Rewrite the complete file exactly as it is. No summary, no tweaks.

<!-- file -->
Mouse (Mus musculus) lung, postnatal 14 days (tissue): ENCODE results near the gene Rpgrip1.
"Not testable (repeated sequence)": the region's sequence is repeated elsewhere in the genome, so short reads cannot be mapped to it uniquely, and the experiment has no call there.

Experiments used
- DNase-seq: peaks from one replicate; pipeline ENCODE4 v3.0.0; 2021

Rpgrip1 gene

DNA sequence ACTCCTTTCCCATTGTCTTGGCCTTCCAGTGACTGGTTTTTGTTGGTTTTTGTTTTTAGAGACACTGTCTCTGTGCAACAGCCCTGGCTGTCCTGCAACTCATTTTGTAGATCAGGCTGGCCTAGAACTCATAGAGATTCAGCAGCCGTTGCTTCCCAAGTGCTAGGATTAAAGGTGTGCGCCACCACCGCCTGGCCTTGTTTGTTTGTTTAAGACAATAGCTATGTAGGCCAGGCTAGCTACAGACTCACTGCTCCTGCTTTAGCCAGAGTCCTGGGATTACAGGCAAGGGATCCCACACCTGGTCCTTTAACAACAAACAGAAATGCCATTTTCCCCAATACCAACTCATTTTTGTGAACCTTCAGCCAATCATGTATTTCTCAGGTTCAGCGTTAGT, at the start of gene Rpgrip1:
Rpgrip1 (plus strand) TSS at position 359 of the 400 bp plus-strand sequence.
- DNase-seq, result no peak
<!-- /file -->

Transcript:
Mouse (Mus musculus) lung, postnatal 14 days (tissue): ENCODE results near the gene Rpgrip1.
"Not testable (repeated sequence)": the region's sequence is repeated elsewhere in the genome, so short reads cannot be mapped to it uniquely, and the experiment has no call there.

Experiments used
- DNase-seq: peaks from one replicate; pipeline ENCODE4 v3.0.0; 2021

Rpgrip1 gene

DNA sequence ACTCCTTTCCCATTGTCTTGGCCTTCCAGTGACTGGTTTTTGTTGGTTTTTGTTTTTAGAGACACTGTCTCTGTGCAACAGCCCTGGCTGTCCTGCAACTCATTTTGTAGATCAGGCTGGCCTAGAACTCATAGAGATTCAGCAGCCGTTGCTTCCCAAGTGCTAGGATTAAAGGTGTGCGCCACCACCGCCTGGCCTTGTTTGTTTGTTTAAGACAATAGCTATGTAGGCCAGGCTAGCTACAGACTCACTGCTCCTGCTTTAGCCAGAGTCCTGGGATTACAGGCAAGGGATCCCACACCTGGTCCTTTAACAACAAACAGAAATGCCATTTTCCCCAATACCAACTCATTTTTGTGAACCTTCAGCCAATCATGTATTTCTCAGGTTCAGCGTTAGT, at the start of gene Rpgrip1:
Rpgrip1 (plus strand) TSS at position 359 of the 400 bp plus-strand sequence.
- DNase-seq, result no peak